President Obama signed into law a bill last Thursday repealing the healthcare reform law's 1099 tax reporting requirement, relieving small businesses of future paperwork burdens.

The Senate passed the law, 87-12, on April 5. The Republican-controlled House cleared it in March.

The contentious provision, scheduled to to take effect in 2012, required businesses to submit a 1099 tax form to the IRS for all purchases over $600. Critics said it would have resulted in a massive paperwork burden for some small businesses, who unlike large corporations, lack to the resources for a dedicated tax division. Trucking companies, of which an overwhelming majority are small business, would have particularly affected.

"Considering that an average owner-operator will fuel up their truck with over $600 worth of fuel more than 100 times each year and that almost every equipment maintenance bill they pay is for $600 or more, the new requirements would have been extremely cumbersome and costly," said Todd Spencer, executive vice president of the Owner Operator Independent Drivers Association.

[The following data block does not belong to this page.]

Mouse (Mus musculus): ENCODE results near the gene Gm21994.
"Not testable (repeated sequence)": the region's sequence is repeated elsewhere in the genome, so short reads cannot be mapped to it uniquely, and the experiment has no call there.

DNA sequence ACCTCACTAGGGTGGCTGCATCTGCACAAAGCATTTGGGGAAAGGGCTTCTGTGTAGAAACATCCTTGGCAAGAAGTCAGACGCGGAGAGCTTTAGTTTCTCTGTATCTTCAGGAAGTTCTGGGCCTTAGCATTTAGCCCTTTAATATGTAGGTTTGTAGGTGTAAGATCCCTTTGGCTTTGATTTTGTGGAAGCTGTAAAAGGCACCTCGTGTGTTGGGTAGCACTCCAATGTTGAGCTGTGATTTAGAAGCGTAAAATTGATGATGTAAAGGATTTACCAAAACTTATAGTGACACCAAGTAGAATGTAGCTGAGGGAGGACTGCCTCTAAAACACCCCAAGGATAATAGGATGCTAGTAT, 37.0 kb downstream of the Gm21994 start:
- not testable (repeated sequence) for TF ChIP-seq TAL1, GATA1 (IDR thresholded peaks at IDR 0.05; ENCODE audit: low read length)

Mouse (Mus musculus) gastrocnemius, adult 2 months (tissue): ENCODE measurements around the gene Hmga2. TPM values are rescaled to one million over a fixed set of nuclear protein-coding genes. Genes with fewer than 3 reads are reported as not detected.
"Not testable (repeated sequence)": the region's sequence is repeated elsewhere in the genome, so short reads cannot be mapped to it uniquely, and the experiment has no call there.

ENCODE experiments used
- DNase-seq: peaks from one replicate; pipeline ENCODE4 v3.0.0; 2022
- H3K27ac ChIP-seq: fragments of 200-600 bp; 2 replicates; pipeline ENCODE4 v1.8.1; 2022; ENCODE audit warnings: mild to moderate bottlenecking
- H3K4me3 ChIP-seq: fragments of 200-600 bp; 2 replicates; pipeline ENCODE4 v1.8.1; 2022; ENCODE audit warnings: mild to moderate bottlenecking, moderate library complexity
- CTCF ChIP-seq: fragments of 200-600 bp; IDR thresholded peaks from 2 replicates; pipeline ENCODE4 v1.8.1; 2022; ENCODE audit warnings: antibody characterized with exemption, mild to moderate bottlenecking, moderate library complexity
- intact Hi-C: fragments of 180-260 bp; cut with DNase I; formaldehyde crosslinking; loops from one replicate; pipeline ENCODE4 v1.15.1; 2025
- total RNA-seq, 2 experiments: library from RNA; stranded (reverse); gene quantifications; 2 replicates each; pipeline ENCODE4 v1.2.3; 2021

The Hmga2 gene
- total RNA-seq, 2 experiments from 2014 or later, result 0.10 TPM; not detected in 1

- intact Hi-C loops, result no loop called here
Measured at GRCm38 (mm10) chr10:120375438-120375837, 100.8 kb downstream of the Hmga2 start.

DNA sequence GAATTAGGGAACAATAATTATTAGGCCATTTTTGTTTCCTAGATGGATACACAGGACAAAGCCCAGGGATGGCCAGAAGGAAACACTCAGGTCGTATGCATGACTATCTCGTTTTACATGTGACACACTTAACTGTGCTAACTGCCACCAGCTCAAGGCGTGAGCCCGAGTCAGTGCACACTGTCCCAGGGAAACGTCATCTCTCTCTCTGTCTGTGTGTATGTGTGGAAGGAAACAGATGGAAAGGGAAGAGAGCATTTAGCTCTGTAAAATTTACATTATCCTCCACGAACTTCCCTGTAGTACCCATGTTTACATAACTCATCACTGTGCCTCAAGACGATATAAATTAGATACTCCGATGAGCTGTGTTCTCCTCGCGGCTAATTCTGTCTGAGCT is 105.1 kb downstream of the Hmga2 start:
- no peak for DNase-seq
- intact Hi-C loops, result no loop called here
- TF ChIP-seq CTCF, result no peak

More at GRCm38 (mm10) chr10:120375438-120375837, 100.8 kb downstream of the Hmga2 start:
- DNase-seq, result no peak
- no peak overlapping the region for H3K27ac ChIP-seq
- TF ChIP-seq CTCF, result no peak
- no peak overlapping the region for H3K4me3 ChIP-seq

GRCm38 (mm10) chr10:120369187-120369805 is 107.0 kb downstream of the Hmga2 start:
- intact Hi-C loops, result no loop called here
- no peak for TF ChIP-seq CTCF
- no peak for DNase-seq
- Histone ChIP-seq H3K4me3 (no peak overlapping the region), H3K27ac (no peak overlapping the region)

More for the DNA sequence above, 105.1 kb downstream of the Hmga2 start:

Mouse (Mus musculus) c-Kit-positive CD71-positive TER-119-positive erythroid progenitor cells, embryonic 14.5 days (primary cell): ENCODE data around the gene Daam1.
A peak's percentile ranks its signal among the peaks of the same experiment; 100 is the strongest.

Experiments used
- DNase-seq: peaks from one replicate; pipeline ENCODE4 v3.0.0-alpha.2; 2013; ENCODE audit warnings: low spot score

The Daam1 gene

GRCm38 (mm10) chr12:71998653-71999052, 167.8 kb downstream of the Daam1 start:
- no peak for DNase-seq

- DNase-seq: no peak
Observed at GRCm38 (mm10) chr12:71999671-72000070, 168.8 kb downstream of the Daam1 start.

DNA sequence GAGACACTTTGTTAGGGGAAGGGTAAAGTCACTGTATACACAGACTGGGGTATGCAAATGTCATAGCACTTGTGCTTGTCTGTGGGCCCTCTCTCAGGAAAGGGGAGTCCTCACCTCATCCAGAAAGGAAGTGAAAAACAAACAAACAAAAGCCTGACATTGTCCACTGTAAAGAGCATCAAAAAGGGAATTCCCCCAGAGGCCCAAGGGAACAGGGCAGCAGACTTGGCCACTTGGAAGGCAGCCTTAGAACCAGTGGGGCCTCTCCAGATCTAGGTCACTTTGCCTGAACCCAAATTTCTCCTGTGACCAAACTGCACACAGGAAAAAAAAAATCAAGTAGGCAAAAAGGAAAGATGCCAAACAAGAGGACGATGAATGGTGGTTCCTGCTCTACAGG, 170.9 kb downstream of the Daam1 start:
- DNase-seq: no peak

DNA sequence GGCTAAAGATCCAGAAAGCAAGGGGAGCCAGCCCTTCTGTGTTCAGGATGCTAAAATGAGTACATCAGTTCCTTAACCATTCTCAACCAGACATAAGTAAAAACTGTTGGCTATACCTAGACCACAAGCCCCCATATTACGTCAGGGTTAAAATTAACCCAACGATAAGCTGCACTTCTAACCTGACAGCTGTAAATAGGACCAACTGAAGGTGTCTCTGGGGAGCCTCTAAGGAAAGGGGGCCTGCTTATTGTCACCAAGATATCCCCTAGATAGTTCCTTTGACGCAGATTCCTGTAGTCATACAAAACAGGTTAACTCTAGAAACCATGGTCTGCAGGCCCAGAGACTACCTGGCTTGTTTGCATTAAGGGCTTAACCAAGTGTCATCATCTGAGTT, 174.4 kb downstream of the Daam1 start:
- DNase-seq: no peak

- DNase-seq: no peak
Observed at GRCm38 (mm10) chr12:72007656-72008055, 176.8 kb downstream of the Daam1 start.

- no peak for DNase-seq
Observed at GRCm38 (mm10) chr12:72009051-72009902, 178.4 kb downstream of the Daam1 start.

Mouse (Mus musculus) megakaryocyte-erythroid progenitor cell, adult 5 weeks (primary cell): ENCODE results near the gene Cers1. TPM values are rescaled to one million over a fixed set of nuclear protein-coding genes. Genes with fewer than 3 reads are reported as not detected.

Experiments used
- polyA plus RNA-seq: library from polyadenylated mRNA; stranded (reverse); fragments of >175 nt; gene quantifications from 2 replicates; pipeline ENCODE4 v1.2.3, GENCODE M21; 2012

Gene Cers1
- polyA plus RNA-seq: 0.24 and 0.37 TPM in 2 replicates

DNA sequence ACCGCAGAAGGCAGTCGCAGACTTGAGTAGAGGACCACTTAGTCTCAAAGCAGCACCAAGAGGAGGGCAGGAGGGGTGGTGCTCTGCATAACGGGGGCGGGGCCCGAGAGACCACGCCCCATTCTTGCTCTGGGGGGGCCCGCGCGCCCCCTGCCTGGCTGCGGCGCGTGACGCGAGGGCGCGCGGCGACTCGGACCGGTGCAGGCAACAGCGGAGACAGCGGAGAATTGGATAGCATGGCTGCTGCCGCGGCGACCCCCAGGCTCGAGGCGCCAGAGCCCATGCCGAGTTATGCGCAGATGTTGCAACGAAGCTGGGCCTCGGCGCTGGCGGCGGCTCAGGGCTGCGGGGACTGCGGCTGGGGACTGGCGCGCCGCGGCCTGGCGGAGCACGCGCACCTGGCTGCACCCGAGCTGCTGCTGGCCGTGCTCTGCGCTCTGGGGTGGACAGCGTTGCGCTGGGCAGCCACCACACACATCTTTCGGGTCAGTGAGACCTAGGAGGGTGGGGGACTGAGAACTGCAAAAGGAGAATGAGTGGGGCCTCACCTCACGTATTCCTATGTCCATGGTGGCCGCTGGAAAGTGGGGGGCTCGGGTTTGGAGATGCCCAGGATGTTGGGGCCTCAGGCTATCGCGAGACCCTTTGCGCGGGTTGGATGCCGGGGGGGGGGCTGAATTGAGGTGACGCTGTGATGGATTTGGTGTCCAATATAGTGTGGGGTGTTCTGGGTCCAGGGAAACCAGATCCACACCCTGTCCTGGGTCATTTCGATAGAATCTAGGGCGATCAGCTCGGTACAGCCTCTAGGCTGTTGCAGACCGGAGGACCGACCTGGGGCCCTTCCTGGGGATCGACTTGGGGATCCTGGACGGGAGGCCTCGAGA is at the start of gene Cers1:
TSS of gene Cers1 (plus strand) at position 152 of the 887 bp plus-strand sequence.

This was one of those rare issues where the American Trucking Associations and OOIDA were on the same page. Last year, when the issue first surfaced, ATA Vice President Bob Pitchers called the mandate "a very large burden, and unnecessary for tax administration."